Physics 107N. Astronomy
Pre-requisite: Minimum Math Placement 22.
The subject matter of this course spans the entire Universe, from our earthly environment to the farthest reaches of space and time. We begin by examining the sky using only our eyes, just as humankind has done for thousands of years. We then study the contributions of the great astronomers and physicists of the last 400 years, including Galileo, Copernicus and Kepler. Moving outward from the earth, we will learn about each member of our solar system, from scorching Mercury to ice-covered Pluto, and we'll consider the question, "What exactly is a planet?" We'll consider asteroids, comets, and meteoroids, and discuss the probability and consequences of collisions with our planet. Next on our agenda is an overview of the birth and death of stars, after which we proceed outward through our galaxy and into the deep cosmos, toward the edge of the known Universe and the beginning of time. We conclude with a discussion of the beginning and possible destiny of the Universe, and we consider the possibility that we are not alone. This course is accompanied by periodic observing sessions at Weaver Observatory. This is a math-intensive course.
Physics 200B. Mechanics & Waves
Pre-requisite: Placement into Math 201 is required. Math 201 is strongly suggested as a co-requisite.
The study of classical mechanics and waves. Topics include kinematics (the description of motion), dynamics (forces and Newton's laws), work and energy, impulse and momentum, statics, rotational motion, and waves. There will be 3 class meetings and one 3-hour lab each week. This is the first course in various introductory physics sequences designed for science majors and pre-health students: PHYS 200B & PHYS 205 for pre-health, biology, and geology; PHYS 200B & PHYS 218 for chemistry and math/computer science; PHYS 200B, PHYS 213, PHYS 214, PHYS 215, PHYS 218, & PHYS 220 for physics and pre-engineering majors.
Physics 205. Topics in Classical and Modern Physics
Pre-requisite: Physics 200B or equivalent.
This course is a sequel to Physics 200B, designed specifically to give an overview of selected topics in physics for students such as biology and geology majors and pre-health professionals. Topics to be covered include: heat and thermodynamics, geometrical and physical optics, electricity and magnetism, electrical circuits, and radiation. We will include applications of physics to biology and medicine and to other areas of student interest. A three-hour lab will meet every week.
Physics 218. Introductory Electromagnetism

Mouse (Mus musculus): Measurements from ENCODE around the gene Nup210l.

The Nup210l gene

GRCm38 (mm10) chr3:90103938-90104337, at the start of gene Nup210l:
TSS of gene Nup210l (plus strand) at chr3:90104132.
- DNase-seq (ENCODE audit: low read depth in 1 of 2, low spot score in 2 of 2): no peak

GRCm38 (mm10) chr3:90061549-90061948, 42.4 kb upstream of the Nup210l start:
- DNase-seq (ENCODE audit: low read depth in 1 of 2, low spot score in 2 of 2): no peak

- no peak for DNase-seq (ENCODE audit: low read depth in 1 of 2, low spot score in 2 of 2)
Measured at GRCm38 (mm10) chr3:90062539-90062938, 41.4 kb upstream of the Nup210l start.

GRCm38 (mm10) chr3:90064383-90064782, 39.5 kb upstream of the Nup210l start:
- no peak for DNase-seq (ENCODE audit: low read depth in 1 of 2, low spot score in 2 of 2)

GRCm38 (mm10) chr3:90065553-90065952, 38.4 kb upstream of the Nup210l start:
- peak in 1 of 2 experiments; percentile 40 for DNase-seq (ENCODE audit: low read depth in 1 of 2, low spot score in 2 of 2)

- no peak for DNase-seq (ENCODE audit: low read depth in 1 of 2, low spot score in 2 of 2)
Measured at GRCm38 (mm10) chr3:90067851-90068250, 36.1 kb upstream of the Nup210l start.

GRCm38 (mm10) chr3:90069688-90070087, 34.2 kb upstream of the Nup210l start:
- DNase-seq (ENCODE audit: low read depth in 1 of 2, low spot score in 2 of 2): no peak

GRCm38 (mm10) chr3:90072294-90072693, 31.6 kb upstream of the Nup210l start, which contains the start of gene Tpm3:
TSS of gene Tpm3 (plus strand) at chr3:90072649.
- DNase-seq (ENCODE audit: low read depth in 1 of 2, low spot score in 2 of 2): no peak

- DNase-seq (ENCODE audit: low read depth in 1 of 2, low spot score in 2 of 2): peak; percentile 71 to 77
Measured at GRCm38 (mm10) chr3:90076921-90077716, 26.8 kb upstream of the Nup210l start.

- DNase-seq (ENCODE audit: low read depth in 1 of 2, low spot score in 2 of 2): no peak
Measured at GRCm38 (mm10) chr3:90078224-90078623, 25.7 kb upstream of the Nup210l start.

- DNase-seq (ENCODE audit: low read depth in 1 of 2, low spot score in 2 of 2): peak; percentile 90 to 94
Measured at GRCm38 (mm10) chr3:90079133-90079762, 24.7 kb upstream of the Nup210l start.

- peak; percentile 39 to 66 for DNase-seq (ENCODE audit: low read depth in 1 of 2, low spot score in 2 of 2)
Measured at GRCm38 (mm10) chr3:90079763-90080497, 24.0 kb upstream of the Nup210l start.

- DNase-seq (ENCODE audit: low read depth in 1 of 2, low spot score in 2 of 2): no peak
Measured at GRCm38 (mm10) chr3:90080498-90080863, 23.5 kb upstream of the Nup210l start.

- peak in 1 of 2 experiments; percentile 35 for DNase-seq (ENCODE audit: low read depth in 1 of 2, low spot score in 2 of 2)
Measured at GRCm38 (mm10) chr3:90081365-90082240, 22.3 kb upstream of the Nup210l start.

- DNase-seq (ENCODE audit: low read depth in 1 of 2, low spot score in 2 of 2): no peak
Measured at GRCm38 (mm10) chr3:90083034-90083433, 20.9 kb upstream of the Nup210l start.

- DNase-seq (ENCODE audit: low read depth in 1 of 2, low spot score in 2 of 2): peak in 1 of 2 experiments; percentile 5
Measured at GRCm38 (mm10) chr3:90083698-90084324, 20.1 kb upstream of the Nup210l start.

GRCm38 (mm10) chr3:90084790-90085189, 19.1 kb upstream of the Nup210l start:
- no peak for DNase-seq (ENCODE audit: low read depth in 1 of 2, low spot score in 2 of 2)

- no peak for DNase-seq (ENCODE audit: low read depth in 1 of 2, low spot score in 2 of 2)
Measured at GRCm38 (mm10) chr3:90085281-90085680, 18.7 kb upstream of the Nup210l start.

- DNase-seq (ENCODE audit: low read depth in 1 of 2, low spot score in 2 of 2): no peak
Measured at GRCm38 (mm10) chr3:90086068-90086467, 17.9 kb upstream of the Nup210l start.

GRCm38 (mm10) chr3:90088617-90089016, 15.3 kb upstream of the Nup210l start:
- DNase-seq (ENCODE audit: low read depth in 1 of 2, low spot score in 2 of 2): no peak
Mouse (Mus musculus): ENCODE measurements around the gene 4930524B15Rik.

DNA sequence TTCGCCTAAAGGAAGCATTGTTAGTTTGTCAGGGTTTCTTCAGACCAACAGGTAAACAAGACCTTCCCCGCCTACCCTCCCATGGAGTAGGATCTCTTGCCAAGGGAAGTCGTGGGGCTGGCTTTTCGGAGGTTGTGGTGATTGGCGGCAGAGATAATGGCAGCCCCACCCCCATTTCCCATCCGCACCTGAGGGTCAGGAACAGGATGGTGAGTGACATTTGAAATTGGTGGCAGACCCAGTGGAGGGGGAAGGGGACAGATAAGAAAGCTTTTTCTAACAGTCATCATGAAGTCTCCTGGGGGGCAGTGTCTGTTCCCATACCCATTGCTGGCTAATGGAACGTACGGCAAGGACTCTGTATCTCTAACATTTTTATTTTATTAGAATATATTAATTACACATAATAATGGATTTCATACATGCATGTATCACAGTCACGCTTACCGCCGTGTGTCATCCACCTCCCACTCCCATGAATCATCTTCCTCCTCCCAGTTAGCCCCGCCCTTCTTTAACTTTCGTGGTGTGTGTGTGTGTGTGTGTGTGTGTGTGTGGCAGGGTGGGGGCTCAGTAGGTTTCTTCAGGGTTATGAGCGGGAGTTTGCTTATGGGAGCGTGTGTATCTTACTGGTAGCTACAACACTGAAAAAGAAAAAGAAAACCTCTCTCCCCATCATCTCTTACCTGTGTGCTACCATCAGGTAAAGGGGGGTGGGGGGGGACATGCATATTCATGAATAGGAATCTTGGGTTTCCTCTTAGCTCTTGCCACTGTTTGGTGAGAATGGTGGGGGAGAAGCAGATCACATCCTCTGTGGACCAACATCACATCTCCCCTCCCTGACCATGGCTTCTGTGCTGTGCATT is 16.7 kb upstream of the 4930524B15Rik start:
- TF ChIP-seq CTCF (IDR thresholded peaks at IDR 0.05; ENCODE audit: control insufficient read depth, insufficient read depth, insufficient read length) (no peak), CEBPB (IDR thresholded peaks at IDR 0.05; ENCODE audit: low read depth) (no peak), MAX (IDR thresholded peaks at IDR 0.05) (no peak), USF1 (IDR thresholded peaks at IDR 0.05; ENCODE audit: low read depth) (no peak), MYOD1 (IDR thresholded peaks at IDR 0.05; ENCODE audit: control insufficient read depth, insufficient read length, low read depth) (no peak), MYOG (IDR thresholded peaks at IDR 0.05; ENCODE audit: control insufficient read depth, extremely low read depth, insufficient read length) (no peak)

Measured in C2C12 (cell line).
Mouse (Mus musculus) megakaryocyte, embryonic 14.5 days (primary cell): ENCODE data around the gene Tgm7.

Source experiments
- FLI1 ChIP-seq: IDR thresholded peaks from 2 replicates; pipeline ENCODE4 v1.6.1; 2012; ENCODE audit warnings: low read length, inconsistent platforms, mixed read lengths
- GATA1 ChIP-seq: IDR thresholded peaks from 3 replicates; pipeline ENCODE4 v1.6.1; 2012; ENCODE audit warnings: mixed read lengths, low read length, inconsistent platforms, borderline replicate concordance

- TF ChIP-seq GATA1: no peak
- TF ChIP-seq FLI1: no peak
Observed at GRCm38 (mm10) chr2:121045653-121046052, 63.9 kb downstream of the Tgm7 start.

Pre-requisite: Physics 200B; Mathematics 202 is required as a co-requisite.
The course provides an introduction to the physics of electric and magnetic fields and Direct Current and Alternating Current circuits. We will emphasize applications to the real world and developing familiarity with the appropriate mathematical tools. The laboratory will emphasize DC and AC electric circuits and becoming familiar with such nearly universal instruments as oscilloscopes, digital multimeters, and signal generators. One three-hour lab per week.
Physics 311. Mechanics
Pre-requisites: Physics 220 & 218. Mathematics 212 & 215 are recommended.
Mechanics 311 is intended for students who have studied some mechanics in an introductory physics course. It extends and expands the techniques from the introductory level to allow us to deal with more complicated and realistic problems and also to look at more fundamental issues in physics such as conservation laws. We will explore many topics from among these: conservation laws, oscillations, Lagrangian mechanics, two-body problems, non-inertial frames, rigid bodies, normal modes, chaos theory, Hamiltonian mechanics, and continuum mechanics. Analytic and numerical (computer) techniques will be included in this exploration.
Physics 313. Electronics
(2 credits, 1st half)
Pre-requisite: Physics 218
The invention of the solid state transistor a little over 50 years ago changed the way we live and work, making possible the variety of cheap and powerful electronic devices that we use every day. This course will provide you with an understanding of basic electronic circuits and devices. The emphasis will be on a hands-on, practical understanding of circuit elements such as diodes, transistors, and operational amplifiers. A majority of class time will be spent in the lab, where you will learn to design, construct, test, and use useful circuits such as voltage dividers, filters, amplifiers, and oscillators.
Physics 380. Topics: Digital Electronics
Prerequisite: Physics 313 or permission of the instructor.
We will investigate the fundamentals of digital electronics, including Boolean logic, gates, flip-flops, clocks, counters, and memory. Then we will look at methods of digital-to-analog and analog-to-digital conversion. Finally, we will apply these concepts to a simple (but surprisingly powerful) programmable microcontroller. The course will be project-oriented; students will be able to choose specific applications based on their interests. If there is time and interest, we will also make use of circuit simulation software.